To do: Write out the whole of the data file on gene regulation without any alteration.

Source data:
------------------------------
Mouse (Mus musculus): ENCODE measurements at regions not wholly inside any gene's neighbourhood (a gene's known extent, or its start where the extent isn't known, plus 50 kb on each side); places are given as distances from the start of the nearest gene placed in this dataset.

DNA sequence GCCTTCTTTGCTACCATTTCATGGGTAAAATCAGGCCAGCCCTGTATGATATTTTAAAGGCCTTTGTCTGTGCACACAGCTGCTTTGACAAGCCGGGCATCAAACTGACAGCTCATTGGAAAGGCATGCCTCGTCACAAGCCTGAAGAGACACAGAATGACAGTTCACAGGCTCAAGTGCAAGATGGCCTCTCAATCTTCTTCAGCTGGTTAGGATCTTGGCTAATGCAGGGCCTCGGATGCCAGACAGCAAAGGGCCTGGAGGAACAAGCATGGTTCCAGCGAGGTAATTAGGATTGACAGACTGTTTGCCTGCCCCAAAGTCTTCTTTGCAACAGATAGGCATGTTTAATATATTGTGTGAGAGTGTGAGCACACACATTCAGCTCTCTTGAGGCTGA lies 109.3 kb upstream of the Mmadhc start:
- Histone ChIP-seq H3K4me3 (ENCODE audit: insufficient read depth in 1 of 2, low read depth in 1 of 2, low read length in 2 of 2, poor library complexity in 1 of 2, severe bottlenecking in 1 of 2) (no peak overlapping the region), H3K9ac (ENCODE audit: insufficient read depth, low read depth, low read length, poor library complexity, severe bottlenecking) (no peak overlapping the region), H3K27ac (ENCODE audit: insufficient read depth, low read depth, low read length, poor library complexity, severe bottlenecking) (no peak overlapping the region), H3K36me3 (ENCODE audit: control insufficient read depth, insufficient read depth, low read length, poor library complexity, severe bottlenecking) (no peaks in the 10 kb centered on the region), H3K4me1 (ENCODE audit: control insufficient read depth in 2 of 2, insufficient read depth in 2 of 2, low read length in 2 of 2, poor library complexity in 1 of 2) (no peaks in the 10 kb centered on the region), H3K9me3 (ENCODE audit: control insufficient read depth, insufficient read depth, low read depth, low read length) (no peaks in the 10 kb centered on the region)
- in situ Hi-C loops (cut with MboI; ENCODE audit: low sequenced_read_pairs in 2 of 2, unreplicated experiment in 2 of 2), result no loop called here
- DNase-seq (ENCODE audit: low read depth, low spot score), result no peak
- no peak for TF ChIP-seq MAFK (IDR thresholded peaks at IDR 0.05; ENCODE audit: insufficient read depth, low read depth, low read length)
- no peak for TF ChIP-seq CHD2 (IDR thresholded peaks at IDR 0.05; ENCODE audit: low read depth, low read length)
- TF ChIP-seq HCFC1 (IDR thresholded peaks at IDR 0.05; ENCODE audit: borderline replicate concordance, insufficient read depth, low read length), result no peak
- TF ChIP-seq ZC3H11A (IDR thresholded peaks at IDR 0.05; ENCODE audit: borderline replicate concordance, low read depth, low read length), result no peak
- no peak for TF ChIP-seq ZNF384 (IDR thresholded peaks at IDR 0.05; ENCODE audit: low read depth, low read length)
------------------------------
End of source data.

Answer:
Mouse (Mus musculus): ENCODE measurements at regions not wholly inside any gene's neighbourhood (a gene's known extent, or its start where the extent isn't known, plus 50 kb on each side); places are given as distances from the start of the nearest gene placed in this dataset.

DNA sequence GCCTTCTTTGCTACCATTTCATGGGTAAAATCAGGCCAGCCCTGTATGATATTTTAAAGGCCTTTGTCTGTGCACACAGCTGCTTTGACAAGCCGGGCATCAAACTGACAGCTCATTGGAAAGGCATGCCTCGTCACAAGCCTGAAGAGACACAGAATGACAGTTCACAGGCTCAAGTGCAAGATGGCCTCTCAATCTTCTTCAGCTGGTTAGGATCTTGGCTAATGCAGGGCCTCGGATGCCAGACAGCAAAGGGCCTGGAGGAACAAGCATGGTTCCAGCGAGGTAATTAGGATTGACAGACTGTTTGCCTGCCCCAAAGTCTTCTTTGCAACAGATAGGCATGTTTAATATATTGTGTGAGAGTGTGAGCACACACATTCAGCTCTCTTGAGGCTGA lies 109.3 kb upstream of the Mmadhc start:
- Histone ChIP-seq H3K4me3 (ENCODE audit: insufficient read depth in 1 of 2, low read depth in 1 of 2, low read length in 2 of 2, poor library complexity in 1 of 2, severe bottlenecking in 1 of 2) (no peak overlapping the region), H3K9ac (ENCODE audit: insufficient read depth, low read depth, low read length, poor library complexity, severe bottlenecking) (no peak overlapping the region), H3K27ac (ENCODE audit: insufficient read depth, low read depth, low read length, poor library complexity, severe bottlenecking) (no peak overlapping the region), H3K36me3 (ENCODE audit: control insufficient read depth, insufficient read depth, low read length, poor library complexity, severe bottlenecking) (no peaks in the 10 kb centered on the region), H3K4me1 (ENCODE audit: control insufficient read depth in 2 of 2, insufficient read depth in 2 of 2, low read length in 2 of 2, poor library complexity in 1 of 2) (no peaks in the 10 kb centered on the region), H3K9me3 (ENCODE audit: control insufficient read depth, insufficient read depth, low read depth, low read length) (no peaks in the 10 kb centered on the region)
- in situ Hi-C loops (cut with MboI; ENCODE audit: low sequenced_read_pairs in 2 of 2, unreplicated experiment in 2 of 2), result no loop called here
- DNase-seq (ENCODE audit: low read depth, low spot score), result no peak
- no peak for TF ChIP-seq MAFK (IDR thresholded peaks at IDR 0.05; ENCODE audit: insufficient read depth, low read depth, low read length)
- no peak for TF ChIP-seq CHD2 (IDR thresholded peaks at IDR 0.05; ENCODE audit: low read depth, low read length)
- TF ChIP-seq HCFC1 (IDR thresholded peaks at IDR 0.05; ENCODE audit: borderline replicate concordance, insufficient read depth, low read length), result no peak
- TF ChIP-seq ZC3H11A (IDR thresholded peaks at IDR 0.05; ENCODE audit: borderline replicate concordance, low read depth, low read length), result no peak
- no peak for TF ChIP-seq ZNF384 (IDR thresholded peaks at IDR 0.05; ENCODE audit: low read depth, low read length)